More Retirees Carrying Mortgage Debt
September 8, 2014
More Americans are expected to still owe on their mortgage by the time they reach retirement. The share of Americans 65 and older with mortgage debt increased from 22 percent in 2001 to 30 percent in 2011, according to data from the Consumer Financial Protection Bureau.
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Loan balances have also nearly doubled: The median amount owed has grown from $43,400 to $79,000 (adjusting for inflation).
Some analysts are blaming the refinancing boom in the early 2000s for adding to mortgage debt. During the housing run-up prior to the meltdown, a large number of Americans took advantage of the chance to make smaller down payments as well as purchase vacation homes, which heightened mortgage debt, according to a 2012 analysis by lead researcher John Gist at George Washington University's Institute of Public Policy.
Indeed, Gist found that older Americans with housing debt have the highest rates of refinancing. Also, more than half of those born between 1946 and 1964 refinanced in 2004 and 2007. They also tended to take home equity loans more than younger generations.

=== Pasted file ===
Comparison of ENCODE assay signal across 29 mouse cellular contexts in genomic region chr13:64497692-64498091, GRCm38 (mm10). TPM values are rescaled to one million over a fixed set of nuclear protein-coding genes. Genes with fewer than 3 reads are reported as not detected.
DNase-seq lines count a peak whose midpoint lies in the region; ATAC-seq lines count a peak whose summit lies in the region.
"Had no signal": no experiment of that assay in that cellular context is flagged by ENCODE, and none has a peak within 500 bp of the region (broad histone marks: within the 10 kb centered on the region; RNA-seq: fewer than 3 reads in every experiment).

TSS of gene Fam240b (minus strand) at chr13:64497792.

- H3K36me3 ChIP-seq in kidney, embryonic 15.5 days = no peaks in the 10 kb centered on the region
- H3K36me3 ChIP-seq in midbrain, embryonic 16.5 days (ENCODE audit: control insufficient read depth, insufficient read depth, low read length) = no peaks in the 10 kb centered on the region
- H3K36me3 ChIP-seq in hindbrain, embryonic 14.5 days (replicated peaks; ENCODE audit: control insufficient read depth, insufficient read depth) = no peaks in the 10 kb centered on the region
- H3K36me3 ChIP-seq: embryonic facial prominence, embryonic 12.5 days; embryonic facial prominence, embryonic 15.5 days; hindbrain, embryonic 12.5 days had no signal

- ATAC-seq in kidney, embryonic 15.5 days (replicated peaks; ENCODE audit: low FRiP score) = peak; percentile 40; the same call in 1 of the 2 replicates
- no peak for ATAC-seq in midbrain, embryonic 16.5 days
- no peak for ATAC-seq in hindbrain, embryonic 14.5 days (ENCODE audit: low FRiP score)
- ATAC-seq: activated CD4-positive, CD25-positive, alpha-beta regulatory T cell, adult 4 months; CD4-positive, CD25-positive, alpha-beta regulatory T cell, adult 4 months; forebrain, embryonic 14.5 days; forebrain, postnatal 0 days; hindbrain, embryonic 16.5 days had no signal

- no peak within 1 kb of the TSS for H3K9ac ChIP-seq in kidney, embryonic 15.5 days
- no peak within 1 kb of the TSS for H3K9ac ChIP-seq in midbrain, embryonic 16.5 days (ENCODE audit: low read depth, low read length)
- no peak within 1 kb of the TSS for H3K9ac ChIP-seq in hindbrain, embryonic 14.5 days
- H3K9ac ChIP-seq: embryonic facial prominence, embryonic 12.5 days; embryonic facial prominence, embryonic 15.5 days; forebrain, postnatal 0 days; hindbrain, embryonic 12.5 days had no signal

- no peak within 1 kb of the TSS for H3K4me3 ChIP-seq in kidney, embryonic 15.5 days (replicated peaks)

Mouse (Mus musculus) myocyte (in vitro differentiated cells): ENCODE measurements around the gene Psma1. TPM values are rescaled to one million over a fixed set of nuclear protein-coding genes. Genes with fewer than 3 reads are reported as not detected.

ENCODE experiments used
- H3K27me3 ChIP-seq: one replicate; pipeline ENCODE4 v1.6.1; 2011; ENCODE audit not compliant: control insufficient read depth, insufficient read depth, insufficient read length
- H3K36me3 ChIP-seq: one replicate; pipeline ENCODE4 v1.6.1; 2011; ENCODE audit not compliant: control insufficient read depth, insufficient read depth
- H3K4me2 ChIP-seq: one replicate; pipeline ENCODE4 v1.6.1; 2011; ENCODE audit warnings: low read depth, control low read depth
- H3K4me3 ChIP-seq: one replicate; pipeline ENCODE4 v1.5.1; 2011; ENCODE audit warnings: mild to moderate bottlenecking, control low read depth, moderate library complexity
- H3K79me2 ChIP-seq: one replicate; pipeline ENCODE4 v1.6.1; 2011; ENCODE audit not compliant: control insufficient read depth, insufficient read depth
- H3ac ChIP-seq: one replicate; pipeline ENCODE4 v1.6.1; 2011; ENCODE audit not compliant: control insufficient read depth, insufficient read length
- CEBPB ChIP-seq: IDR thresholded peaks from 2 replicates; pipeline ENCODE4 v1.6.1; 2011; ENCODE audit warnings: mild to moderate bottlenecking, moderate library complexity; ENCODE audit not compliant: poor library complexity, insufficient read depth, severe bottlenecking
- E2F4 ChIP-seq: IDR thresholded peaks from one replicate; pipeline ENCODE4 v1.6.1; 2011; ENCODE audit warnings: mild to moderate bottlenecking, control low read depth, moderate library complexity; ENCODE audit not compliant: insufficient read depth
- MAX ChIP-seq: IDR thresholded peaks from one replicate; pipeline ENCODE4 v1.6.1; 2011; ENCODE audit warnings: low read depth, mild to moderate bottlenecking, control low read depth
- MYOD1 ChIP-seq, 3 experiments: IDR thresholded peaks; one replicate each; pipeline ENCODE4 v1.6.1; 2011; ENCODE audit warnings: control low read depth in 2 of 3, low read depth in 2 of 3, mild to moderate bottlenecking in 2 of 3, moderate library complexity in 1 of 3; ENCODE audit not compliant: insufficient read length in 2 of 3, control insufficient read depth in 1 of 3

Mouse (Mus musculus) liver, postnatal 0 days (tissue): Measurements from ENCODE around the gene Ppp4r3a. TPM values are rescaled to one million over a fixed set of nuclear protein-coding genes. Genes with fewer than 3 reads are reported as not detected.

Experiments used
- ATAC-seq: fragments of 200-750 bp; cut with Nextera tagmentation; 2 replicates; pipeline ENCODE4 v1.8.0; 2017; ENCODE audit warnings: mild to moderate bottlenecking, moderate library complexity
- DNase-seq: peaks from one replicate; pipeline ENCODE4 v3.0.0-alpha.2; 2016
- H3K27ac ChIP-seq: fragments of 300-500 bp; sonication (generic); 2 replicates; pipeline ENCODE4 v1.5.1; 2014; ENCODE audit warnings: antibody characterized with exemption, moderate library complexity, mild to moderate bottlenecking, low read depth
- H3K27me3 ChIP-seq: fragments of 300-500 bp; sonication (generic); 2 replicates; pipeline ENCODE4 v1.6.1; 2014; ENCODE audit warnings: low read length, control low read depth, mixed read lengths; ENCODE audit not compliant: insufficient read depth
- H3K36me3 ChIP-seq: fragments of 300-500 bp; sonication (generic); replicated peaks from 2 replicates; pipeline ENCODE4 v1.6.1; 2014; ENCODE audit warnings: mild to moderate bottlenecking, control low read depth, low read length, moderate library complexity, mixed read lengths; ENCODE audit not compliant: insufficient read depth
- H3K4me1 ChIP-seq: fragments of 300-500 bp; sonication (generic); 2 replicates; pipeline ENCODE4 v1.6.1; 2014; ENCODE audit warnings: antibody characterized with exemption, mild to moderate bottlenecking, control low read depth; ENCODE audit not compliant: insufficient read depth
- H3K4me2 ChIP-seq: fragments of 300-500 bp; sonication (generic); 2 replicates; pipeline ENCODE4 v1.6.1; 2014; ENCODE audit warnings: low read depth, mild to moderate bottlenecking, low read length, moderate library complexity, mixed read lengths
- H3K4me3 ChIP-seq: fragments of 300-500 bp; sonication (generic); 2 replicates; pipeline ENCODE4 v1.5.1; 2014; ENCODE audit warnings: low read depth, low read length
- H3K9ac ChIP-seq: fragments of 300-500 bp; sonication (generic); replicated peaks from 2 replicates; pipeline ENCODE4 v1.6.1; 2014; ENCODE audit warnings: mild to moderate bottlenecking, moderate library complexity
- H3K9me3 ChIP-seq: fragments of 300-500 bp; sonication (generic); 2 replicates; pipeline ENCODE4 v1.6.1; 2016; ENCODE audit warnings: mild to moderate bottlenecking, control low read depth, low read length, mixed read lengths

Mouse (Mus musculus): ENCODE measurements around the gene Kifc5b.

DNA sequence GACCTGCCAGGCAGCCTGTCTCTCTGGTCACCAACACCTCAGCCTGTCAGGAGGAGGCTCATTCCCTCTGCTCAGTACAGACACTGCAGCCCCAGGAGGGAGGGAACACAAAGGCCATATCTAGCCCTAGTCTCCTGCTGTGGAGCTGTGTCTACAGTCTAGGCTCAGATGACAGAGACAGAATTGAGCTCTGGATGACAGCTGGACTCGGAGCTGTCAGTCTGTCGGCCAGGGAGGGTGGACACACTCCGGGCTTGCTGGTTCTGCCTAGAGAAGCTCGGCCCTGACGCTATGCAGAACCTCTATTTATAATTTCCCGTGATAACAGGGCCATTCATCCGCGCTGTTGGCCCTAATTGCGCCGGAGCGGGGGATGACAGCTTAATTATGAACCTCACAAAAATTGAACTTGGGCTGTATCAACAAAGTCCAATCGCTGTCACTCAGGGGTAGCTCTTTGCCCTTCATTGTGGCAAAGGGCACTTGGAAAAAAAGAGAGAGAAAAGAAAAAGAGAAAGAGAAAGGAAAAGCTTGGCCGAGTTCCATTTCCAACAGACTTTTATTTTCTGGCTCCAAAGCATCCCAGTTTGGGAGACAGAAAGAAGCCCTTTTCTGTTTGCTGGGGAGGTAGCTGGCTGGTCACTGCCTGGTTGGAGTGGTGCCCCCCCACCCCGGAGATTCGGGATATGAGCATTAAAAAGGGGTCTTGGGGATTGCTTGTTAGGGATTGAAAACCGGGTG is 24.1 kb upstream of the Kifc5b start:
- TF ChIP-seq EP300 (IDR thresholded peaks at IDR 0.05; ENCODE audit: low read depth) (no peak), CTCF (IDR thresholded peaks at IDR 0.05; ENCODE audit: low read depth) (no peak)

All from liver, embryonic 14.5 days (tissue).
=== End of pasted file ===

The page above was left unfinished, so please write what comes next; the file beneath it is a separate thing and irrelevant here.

The mortgage debt may force more Americans to stay in the workforce longer. About 65 percent of home owners with mortgages are still working at age 64 compared to 54 percent of those who do not have housing debt, according to an analysis by Urban Institute researchers Barbara Butrica and Nadia Karamcheva.
Having bigger mortgages that stretch later into life is a trend that will likely stay, particularly as Millennials wait longer to purchase a home, Sam Khater, deputy chief economist at CoreLogic, told Bloomberg.
"A lot of today's Millennials are entering the market quite a bit later than their parents, so just by definition, they're going to be carrying more debt later in life," Khater says.
Source: “Retiring Boomers Still Have Mortgages to Pay Down,” Bloomberg/Businessweek (Sept. 4, 2014)
Updated: July 20, 2018